The circuit described here is a testament to the ingenuity of two young designers from a specialist technical secondary school. The ‘garage timer’ began as a school electronics project and has now made it all the way to publication in our Summer Circuits special issue of Elektor Electronics. The circuit demonstrates that the application possibilities for the 555 and 556 timer ICs are by no means exhausted. So what exactly is a ‘garage timer’?
When the light switch in the garage is pressed, the light in the garage comes on for two minutes. Also, one minute and forty-five seconds after the switch is pressed, the outside light also comes on for a period of one minute. The timer circuit is thus really two separate timers. Although the circuit for the interior light timer is relatively straightforward, the exterior light timer has to deal with two time intervals. First the 105 second period must expire; then the exterior light is switched on, and after a further 60 seconds the light is turned off. To realise this sequence of events, a type 556 dual timer device, a derivative of the 555, is used. The first of the two timers triggers the second after a period of 105 seconds.
The second timer is then active for 60 seconds, and it is this timer that controls the exterior light. The interior light timer is triggered at the same moment as the dual timer. In this case a simple 555 suffices, with an output active for just two minutes from the time when the switch is pressed. Push-button S1 takes over the role of the wall-mounted light switch, while S2 is provided to allow power to be removed from the whole circuit if necessary. The circuit could be used in any application where a process must be run for a set period after a certain delay has expired. For the school project the two garage lights are simulated using two LEDs. This will present no obstacle to experienced hobbyists, who will be able to extend the circuit, for example using relays, to control proper lightbulbs. The principles of operation of type 555 and 556 timers have been described in detail previously in Elektor Electronics, but we shall say a few words about the functions of IC1a, IC1b and IC2. When S1 is pressed (assuming S2 is closed!) the trigger inputs of both IC1a and IC2 are shorted to ground, and so the voltage at these inputs (pins 6 and 2 respectively) falls to 0 V.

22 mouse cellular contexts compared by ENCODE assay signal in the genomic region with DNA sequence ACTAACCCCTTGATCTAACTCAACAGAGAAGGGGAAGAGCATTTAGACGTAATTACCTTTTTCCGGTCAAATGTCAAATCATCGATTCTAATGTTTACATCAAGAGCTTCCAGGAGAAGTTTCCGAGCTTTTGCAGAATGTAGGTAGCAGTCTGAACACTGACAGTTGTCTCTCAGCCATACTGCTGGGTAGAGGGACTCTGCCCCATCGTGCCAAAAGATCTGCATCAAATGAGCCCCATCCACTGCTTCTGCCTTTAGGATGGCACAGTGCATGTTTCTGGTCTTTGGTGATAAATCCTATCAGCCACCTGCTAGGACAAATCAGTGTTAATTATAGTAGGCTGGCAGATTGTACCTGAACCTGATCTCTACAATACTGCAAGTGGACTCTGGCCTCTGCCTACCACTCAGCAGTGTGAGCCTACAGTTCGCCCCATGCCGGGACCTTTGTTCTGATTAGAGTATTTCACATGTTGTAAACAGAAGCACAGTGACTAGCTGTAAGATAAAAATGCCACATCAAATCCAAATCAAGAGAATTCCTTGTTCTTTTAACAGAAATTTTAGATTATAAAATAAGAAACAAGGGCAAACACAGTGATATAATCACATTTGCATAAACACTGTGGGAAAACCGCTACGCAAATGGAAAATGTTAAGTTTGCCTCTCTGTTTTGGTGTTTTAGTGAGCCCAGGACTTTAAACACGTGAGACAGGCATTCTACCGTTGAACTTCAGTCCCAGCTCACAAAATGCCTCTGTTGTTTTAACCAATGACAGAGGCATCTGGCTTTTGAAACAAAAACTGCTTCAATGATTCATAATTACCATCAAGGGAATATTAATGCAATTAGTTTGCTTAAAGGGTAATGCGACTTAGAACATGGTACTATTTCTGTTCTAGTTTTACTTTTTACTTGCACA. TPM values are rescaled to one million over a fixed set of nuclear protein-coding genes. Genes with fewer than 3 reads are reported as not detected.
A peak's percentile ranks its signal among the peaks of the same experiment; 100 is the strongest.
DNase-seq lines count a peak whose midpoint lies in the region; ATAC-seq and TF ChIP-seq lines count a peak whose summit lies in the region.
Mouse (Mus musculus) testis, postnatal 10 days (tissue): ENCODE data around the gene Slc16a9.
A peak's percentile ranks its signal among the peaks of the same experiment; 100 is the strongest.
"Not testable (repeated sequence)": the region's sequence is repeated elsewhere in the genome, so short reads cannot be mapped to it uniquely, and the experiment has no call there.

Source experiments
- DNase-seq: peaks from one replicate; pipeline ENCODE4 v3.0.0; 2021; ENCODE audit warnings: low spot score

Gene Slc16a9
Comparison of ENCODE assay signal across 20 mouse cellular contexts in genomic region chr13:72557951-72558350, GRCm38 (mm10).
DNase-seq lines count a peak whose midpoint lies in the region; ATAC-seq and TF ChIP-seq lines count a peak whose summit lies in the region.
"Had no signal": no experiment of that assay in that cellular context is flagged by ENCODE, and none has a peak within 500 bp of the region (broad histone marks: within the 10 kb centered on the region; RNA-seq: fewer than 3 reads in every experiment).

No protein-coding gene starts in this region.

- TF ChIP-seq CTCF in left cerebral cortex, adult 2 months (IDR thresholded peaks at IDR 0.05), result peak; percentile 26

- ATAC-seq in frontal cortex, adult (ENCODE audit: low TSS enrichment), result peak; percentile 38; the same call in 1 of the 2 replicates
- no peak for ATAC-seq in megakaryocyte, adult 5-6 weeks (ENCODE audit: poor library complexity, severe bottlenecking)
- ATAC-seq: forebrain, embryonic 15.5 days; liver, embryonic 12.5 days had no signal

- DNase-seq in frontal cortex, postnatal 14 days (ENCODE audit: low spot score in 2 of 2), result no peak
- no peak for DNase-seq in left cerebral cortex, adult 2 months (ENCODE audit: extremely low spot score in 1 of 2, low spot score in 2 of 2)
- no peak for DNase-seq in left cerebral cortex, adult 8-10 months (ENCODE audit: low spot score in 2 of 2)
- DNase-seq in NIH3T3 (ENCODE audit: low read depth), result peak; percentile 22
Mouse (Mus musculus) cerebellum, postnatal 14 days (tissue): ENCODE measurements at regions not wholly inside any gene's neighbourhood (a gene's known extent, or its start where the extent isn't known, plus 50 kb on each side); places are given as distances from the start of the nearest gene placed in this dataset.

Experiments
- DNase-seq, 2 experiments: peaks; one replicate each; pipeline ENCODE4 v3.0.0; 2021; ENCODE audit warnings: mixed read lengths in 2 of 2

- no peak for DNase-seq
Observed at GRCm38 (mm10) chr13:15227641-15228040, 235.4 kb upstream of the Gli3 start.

The outputs of IC1a and IC2 then go to logic 1, and D2 (the interior light) illuminates. Capacitors C1 and C8 now start to charge via P1 and R2, and R8 and P3 respectively. When the voltage on C8 reaches two thirds of the supply voltage, which happens after 120 seconds, the output of IC2, which is connected as a monostable multivibrator, goes low. D2 then goes out. This accounts for the interior light function. Likewise, 105 seconds after S1 is closed, the voltage on C1 reaches two thirds of the supply voltage and the output of IC1a goes low. Thanks to C4, the trigger input of IC1b now receives a brief pulse to ground, exactly as IC1a was triggered by S1. The second monostable, formed by IC1b, is thus triggered. Its pulse duration is set at one minute, determined by C5, R5 and P2. D1 thus lights for one minute. Potentiometers P1, P2 and P3 allow the various time intervals to be adjusted to a certain extent. If considerably shorter or longer times are wanted, suitable changes should be made to the values of C1, C5 and C8. The period of the monostable is given by the formula T = 1.1 RC where T is the period in seconds, R the total resistance in ohms, and C the capacitance in farads.